4100 Hillsboro Circle, 463-7377
Open Mon.-Fri. 11 a.m.-7 p.m.;
Sat. noon-7 p.m.; closed Sunday
Some people will find any excuse to avoid cooking. That is not a value judgment, just a statement of fact. If you are one of those people, and you live in the Green Hills area, you now have yet another excuse, albeit a pretty feeble one. That is a value judgment.
That’s a shame, because I had high hopes for a better assessment. Maybe it’s the bright lemon-yellow exterior of Bink’s Eatery and Carryout, a beaming signal of sunny optimism. Maybe it’s the cheery voices on the telephone or the friendly faces behind the counter, so eager to please. Maybe it’s the attractive packaging of the items on Bink’s carryout menuno unsightly styrofoam boxes here. I was especially fond of the pretty personalized cardtied with raffia to the handles of the shopping bagthat identified my call-in order when I came to pick it up. Maybe all of that accounts for my dissapointment in the actual product for which I paid a rather appalling sum.
Of course, it’s all relative. You may not think twice about paying $9.25 for a single serving of cracked pepper fettuccine with alfredo sauce and a dozen strips of grilled chicken that requires three minutes of re-heating in your home microwave. Plagued with genetic practicality, I was immediately calculating what the same thing would have cost me at the grocery storelet’s say $3 for a vacuum-packed box of fancy pasta, another $3 for a tub of the Alfredo sauce and another $3 for a box of Tyson pre-cooked grilled chicken strips. After 15 minutes of prep time at home, that would be about $9 for more servings. And I daresay, there would be no discernible difference in the taste.
Bink’s is at the corner of Hillsboro Circle and Hillsboro Drive, at the center of a what I have come to regard as a deadly Bermuda Triangle of restaurants. First, it is in the building that formerly housed a Mama Taori’s pizza, one of several in a locally-owned chain that has since declared bankruptcy and closed all nine stores. It is across the street from the building that once housed a Boston Market, and before that an H.R.H. Dumplin’s and still, despite its prime location, stands vacant. It is a block away from Angelo’s Italian Cafe, which opened, sputtered, crashed, and burned all in the space of about three months.
Reading Bink’s brief menu does nothing to whet the appetite or tempt the tastebuds. Four sandwiches: chicken salad on white bread, smoked turkey and mozzarella on pumpernickle, corned beef and swiss on Bavarian rye, and the ever-provocative peanut butter and jelly. Four salads: the ubiquitous Caesar, an Italian salad, a Country Club salad, and a house. There’s a twice-baked potato, lasagne, soup, and the Pasta-rama section. Three types of pasta are offered: fettuccine, penne, or fusilli. So, it stands to reason that there are three toppings: marinara, Alfredo, and olive oil. If you can stand the excitement, add meatballs, chicken, sausage, peppers and onions, mushrooms, or fresh herbs.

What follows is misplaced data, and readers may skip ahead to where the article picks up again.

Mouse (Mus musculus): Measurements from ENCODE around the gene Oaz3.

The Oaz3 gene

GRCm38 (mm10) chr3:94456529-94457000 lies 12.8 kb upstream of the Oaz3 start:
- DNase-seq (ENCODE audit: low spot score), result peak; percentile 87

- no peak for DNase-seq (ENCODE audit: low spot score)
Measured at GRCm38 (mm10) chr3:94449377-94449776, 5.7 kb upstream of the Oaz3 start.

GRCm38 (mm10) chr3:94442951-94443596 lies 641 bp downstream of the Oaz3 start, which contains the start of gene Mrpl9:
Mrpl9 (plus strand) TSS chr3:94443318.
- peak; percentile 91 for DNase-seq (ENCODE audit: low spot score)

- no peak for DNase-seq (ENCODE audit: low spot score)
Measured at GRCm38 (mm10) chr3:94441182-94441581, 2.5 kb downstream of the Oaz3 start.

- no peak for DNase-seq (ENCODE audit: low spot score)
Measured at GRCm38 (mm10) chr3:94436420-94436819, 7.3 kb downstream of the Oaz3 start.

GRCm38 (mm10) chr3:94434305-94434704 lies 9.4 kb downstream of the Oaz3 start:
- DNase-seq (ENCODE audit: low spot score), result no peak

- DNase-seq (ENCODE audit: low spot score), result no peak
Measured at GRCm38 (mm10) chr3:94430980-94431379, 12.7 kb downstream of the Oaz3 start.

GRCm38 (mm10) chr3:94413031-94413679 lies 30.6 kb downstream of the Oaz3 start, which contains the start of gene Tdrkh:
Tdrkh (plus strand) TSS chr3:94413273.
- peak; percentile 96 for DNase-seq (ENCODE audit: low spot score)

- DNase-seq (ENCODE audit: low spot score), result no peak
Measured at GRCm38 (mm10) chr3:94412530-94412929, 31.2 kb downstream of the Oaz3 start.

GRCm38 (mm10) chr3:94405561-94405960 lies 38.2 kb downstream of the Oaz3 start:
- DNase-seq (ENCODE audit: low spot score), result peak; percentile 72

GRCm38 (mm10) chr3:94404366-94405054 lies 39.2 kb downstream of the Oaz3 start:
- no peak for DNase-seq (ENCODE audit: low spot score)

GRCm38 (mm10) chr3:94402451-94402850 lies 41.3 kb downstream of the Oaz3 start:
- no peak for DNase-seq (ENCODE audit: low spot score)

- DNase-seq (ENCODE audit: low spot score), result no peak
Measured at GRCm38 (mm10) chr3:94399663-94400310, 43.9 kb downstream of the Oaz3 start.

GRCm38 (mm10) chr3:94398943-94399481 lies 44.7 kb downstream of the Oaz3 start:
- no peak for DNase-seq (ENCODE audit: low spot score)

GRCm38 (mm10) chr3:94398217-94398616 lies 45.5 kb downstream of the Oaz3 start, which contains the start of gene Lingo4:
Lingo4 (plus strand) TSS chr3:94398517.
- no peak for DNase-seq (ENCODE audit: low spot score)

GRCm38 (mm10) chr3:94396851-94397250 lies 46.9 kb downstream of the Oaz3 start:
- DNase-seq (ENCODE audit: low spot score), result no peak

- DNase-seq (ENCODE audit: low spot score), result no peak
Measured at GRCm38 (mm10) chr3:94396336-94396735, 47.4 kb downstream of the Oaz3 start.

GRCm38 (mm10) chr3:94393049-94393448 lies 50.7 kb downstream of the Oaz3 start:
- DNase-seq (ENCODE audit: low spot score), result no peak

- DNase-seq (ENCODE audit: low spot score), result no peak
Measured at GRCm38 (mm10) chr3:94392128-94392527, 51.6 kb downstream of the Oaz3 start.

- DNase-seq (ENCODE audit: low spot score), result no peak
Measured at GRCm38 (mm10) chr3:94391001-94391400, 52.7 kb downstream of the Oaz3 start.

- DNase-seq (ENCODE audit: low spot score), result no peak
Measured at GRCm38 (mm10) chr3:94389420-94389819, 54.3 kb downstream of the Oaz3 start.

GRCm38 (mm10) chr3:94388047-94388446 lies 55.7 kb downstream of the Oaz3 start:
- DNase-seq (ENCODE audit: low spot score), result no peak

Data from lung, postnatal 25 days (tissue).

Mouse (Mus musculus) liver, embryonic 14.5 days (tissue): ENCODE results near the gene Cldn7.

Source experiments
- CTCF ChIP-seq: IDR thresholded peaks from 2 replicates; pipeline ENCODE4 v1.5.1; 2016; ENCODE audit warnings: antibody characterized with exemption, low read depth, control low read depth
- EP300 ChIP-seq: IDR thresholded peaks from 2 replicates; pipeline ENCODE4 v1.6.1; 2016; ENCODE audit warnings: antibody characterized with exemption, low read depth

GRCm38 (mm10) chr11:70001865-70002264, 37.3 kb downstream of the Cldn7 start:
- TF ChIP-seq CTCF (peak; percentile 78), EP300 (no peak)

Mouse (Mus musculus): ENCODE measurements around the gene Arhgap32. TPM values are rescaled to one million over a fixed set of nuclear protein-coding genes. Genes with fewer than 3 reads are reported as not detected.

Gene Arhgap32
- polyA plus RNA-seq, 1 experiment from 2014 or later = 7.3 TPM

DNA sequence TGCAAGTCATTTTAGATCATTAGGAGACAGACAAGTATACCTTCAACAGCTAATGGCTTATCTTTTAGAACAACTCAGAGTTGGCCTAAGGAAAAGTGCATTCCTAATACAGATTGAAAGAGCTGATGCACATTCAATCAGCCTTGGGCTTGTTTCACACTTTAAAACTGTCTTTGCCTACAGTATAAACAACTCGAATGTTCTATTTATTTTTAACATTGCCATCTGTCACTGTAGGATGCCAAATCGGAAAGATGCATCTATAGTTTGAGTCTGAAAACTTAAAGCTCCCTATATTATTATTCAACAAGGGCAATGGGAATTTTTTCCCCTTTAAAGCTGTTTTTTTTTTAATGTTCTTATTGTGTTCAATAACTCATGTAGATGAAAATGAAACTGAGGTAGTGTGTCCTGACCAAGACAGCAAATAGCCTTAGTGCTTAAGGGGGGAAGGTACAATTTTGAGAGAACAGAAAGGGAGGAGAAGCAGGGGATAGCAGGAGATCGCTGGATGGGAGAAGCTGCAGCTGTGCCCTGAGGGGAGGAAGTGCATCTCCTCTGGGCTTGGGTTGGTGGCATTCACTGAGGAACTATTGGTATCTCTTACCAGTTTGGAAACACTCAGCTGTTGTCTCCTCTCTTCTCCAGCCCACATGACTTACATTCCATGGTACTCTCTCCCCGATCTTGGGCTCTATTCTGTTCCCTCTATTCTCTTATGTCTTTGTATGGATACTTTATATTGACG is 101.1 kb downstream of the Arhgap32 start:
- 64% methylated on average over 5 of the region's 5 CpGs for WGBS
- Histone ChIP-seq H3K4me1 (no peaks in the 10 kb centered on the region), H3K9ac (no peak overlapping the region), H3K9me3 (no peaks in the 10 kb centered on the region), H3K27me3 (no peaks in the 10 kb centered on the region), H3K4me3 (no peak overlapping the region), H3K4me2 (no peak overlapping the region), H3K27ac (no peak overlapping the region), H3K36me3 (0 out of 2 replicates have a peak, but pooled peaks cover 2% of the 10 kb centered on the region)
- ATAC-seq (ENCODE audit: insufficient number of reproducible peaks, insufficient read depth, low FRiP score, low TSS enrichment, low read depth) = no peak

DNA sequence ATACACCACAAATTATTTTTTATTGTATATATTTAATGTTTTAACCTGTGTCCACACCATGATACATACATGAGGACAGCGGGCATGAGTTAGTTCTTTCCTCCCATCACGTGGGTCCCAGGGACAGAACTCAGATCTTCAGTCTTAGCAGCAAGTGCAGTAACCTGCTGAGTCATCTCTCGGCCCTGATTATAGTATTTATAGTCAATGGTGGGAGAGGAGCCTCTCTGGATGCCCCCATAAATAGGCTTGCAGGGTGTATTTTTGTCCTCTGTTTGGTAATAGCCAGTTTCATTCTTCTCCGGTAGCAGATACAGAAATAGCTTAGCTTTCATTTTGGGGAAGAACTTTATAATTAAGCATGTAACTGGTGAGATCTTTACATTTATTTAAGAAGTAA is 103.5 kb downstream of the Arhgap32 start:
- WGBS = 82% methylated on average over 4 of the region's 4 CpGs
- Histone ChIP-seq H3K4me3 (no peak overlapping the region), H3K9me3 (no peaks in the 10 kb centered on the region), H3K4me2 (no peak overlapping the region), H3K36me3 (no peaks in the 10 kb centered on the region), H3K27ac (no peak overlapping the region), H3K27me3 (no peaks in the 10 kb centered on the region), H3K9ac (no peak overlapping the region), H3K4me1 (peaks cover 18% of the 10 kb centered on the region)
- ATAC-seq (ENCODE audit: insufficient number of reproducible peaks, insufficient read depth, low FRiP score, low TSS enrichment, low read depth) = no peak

Everyday, Bink’s offers two additonal dinner items which are alleged to change daily, but which remained the same on two consecutive visits. My options were meatloaf with mashed potatoes and steamed broccoli spears, or skewered shrimp with seasoned rice and steamed broccoli spears. Prices are outrageous: The single serving of lasagne is $8.25; each pasta, including the one topped with olive oil, is $6.50 a serving, $2.75 to add meat, $1.25 for the fresh herbs; the potato is $4.25; salads are $4.50 for the house and Caesar, or $16.50 for a four-person bowl, $6.50 for the other two; sandwiches, served with a pickle, a chunk of pineapple, melon, and a strawberry, are $5.75 for chicken salad and $6.25 for the turkey and corned beef. The $2.75 for a PB&J is, well, nutty.
The meatloaf dinner was $8.50; the skewered shrimp of eight medium crustaceans rang up at $10.50. A Bink’s dinner for two adults and two children could easily run over $50. For that price, I want a waiter to deliver it to my home, serve it, clean up, put an after dinner mint on my pillow, and read my children a bedtime story.
And then there’s the execution. Both of the pastas we sampled were woefully overcooked, soggy, and droopy. The Alfredo sauce was thin and watery. The marinara was overwhelmed by big pieces of onion. I found one round of zucchini and one of yellow squash in the summer vegetable lasagna; the potato and its layer of melted cheddar lacked any flavor whatsoever. The potato soup was simply awful, thanks in large part to the canned asparagus. (Please, it’s the height of asparagus season.) The chicken salad was a perfect rendition of Southern tea room foodmayonnaisy, bland, and uninteresting. The premade, prepackaged salads need to be checked more frequently for freshness; the greens on two of the three I ordered were spotted, brown, and ended up in the disposal. Worst of all was the meatloaf: The entire perimeter of the big slab was burned a crusty black. Adding insult to injury, the slab was then covered with a slather of marinara sauce. No kitchen is mistake-proof, but it is inexcusable for those mistakes to go home with a customer who is miles away and not in a position to easily request a replacement. The meatloaf followed the lettuce down the disposal.
Oyster Easter ’99, surely one of Nashville’s unlikeliest eating occasions, is set for Saturday, April 3, at High Note Farm on Hillsboro Road. For $45 in advance, $55 at the door, guests enjoy unlimited oysters on the half shell, Cajun specialties, Tony Roma ribs, a dessert bar, beers and ale from Blackstone Brewery, and colorful concoctions from Absolut. Not only that, but Les Kerr and his Bayou Band entertain. It all benefits the Community Resource Center. Call 298-9801 or 298-5807 for more information.